Famous Golden Age golf course architect A.W. Tillinghast once wrote “Ground for Practice is one of the essentials of the modern golf course.” In many instances, especially at older courses, the practice area is either an afterthought or simply doesn’t exist.
Having been a member for many years at a club (which failed) without an adequate practice area and now having access to a great range, I can personally attest to the value added by extensive practice facilities. While Tillinghast focuses on the design elements of a great range in A Practical Practice Ground, part of a collection of his writings known as The Course Beautiful we at Golf Property Analysts have advocated the logistical and economic benefits of practice facilities for years.
Some of the benefits to golfers are obvious. Practice areas provide a place to warm up before a round, take lessons, work on one’s game and often the simple solitude often desired by golfers. Not so obvious are the the logistics required of an efficient and useful practice ground.
A critical element of a successful practice ground is that it have a good location and/or easy access. Of course, it has to be large enough to acommodate both length of modern golfers’ tee shots, and the traffic and wear it might experience. However, if the range is not accessible it will suffer.
While it is common for private clubs to have remote practice facilities (Merion and Pine Valley come to mind where members either drive their cars or golf carts to the practice ground), there seems to be a direct correlation at daily fee courses between the usage of a practice facility and its location relative to the clubhouse/first tee.
At private clubs, where a higher percentage of players are likely to visit the club just to practice, easy access to the range, either by location or by car or golf cart is essential. As private club members expect a high level of convenience, rules regarding such access can impact usage. Thus, the economic argument for either developing a practice range or expanding/enhancing an existing one can often be made on the basis of membership and usage at private clubs versus direct and indirect revenues at a daily fee course. Since private clubs rarely generate direct revenue from the range, it’s usually an issue of quality, member convenience and competitiveness. In many cases, the motivation for practice facility development is one of safety, especially where an inadequate range already exists and where either improved equipment and longer drives or simply a requirement for additional capacity has rendered many adjacent areas vulnerable to errant shots.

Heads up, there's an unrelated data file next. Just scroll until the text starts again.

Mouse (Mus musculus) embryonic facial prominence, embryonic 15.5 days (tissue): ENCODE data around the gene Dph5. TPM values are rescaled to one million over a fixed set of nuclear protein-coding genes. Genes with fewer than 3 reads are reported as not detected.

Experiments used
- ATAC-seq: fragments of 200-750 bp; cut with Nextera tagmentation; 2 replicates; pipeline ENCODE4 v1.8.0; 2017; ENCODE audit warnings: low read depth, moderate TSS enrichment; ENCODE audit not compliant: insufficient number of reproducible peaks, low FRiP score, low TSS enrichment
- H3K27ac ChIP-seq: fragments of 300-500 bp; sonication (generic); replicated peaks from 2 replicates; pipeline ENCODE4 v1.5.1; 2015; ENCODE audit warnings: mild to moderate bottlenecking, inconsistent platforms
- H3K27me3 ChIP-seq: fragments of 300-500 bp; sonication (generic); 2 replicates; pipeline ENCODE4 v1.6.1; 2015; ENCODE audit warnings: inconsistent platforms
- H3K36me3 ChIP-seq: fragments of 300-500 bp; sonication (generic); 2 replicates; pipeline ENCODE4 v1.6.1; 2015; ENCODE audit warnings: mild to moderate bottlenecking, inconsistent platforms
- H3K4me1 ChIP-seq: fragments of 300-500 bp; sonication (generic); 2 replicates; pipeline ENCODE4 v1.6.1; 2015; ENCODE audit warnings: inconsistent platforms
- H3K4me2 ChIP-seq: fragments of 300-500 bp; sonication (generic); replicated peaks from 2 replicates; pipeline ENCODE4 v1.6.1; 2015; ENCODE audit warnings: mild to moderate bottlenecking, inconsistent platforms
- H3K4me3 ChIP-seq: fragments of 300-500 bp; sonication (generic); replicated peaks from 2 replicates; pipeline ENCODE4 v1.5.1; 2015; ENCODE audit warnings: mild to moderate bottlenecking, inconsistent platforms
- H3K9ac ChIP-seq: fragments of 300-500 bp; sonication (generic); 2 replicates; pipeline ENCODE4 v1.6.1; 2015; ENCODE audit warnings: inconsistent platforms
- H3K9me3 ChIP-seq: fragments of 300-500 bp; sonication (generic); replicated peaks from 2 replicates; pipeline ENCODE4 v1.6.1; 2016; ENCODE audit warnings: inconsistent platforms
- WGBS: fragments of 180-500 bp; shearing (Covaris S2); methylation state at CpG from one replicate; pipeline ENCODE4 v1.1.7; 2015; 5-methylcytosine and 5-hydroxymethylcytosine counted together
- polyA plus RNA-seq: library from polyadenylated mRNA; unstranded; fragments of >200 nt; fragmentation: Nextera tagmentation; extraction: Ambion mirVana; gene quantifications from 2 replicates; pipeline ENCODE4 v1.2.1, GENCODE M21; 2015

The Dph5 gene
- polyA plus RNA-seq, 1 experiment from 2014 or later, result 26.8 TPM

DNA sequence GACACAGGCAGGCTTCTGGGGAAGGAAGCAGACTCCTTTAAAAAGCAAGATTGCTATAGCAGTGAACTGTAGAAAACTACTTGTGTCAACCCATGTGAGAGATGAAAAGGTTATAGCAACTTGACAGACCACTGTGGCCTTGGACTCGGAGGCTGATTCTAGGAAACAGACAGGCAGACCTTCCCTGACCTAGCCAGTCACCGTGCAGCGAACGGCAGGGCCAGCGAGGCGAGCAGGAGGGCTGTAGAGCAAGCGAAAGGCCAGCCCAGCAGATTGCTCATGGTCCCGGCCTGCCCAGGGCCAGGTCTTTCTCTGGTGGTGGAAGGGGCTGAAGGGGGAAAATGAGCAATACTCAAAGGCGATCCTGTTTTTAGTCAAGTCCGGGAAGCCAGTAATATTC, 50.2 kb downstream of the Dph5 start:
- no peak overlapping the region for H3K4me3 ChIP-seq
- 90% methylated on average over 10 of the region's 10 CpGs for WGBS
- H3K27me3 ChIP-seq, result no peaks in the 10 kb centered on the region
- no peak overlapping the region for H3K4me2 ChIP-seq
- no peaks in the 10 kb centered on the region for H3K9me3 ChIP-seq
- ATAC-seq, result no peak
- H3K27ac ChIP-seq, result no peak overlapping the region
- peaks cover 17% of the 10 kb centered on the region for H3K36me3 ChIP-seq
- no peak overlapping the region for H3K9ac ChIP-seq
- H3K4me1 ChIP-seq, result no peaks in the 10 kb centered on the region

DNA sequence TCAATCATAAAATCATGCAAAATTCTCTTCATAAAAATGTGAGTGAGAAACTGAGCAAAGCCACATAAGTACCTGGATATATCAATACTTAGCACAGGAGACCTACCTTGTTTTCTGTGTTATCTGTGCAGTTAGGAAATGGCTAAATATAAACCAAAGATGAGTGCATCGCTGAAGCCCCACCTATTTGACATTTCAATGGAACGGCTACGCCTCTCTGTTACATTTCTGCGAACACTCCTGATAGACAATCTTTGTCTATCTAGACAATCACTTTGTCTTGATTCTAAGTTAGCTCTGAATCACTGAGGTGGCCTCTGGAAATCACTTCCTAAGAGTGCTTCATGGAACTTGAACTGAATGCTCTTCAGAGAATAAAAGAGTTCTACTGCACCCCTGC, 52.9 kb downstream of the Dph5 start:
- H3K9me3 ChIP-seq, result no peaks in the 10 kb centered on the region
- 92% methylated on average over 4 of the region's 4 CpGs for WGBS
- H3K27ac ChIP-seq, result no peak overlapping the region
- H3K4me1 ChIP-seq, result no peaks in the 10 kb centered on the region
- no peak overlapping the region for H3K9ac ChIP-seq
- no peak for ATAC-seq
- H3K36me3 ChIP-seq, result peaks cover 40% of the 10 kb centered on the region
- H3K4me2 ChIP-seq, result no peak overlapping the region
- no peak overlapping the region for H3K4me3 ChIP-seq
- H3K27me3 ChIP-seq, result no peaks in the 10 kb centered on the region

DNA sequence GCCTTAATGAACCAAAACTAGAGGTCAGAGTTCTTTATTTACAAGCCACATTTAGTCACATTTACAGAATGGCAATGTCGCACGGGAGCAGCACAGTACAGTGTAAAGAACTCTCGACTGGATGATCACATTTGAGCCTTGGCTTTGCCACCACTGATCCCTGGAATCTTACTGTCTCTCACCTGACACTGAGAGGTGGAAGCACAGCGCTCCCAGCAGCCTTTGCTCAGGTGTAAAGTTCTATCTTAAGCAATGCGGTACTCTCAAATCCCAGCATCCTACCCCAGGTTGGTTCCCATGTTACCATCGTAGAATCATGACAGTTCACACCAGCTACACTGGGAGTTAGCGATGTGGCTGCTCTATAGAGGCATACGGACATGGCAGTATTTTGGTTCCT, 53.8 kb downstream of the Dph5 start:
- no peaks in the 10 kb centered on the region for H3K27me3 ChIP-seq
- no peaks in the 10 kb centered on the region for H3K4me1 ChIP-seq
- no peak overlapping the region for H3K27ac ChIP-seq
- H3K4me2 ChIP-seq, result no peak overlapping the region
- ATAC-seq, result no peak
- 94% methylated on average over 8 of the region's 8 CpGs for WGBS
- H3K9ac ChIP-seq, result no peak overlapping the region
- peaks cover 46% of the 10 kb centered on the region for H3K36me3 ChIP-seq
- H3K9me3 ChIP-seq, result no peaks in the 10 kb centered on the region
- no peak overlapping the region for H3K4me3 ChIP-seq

The sophistication of practice facilities is increasing all the time. In 2009, Golf Digest introduced its first ranking of the 75 best practice areas and many include elaborate short-game areas with multiple bunkers and lies, ranges with target greens at laser-calibrated distances, indoor or covered hitting bays, computerized swing analysis and more. The revenue enhancement possibilities that come from elaborate practice facilities include golf club fitting and sales, lessons, clinics and since the range is now a destination on its own, it is altogether possible that food and beverage sales can be increased. Though most of the “75 best” ranges are located at top private clubs and upscale resorts, even the most affordable daily fee and municipal facilities can benefit in a variety of ways from enhanced practice facilities.
We at GPA are currently involved in an assignment developing an economic feasibility analysis for a proposed practice facility enhancement and expansion. Our market research yielded some interesting observations.
- Practice Facilities serve different purposes at private clubs than at daily fee courses.
- Safety and Liability are often the motivating factors in practice range development and enhancement.
- The economics of a practice facility are often measured by much more than direct revenues.
- Practice Facilities (outdoor and indoor) can often enhance F &B, pro shop and other revenues.
- At private clubs, practice facilities are often critical to membership development.
- Location and access can often determine the usefulness of a practice facility.
The value a quality practice area can add to a club can be significant. Of course, the question is whether that value supports the costs incurred. Analyzing the feasibility of a practice facility for an investor-owned daily fee course is likely to come down to two questions: 1-Does the improvement generate enough revenue to support the cost; or 2-Is the improvement required to solve a problem such as a safety or liability issue? At a private club, it may be an issue of membership development or simply property enhancements to stay competitive, or in some cases to attract major events. In these cases, the economic study may also include a “break even” analysis to determine what the club needs to generate in terms of additional memberships ot break even on the project.
Each and every situation is unique. However, the one constant is that practice facilities are an enhancement to golf properties. They promote learning, game improvement and can help bring new players to the game, especially those that might be reluctant to take to the course right away given the big learning curve in golf. Sometimes the direct and short term economic benefits aren’t so apparent, but the long term impact can be positive. A quality practice area, however simple or elaborate, is an integral part of a complete golf facility and through well conceived design, feasibility analysis and planning can usually enhance any club, whether to solve a problem or simply to enhance the bottom line.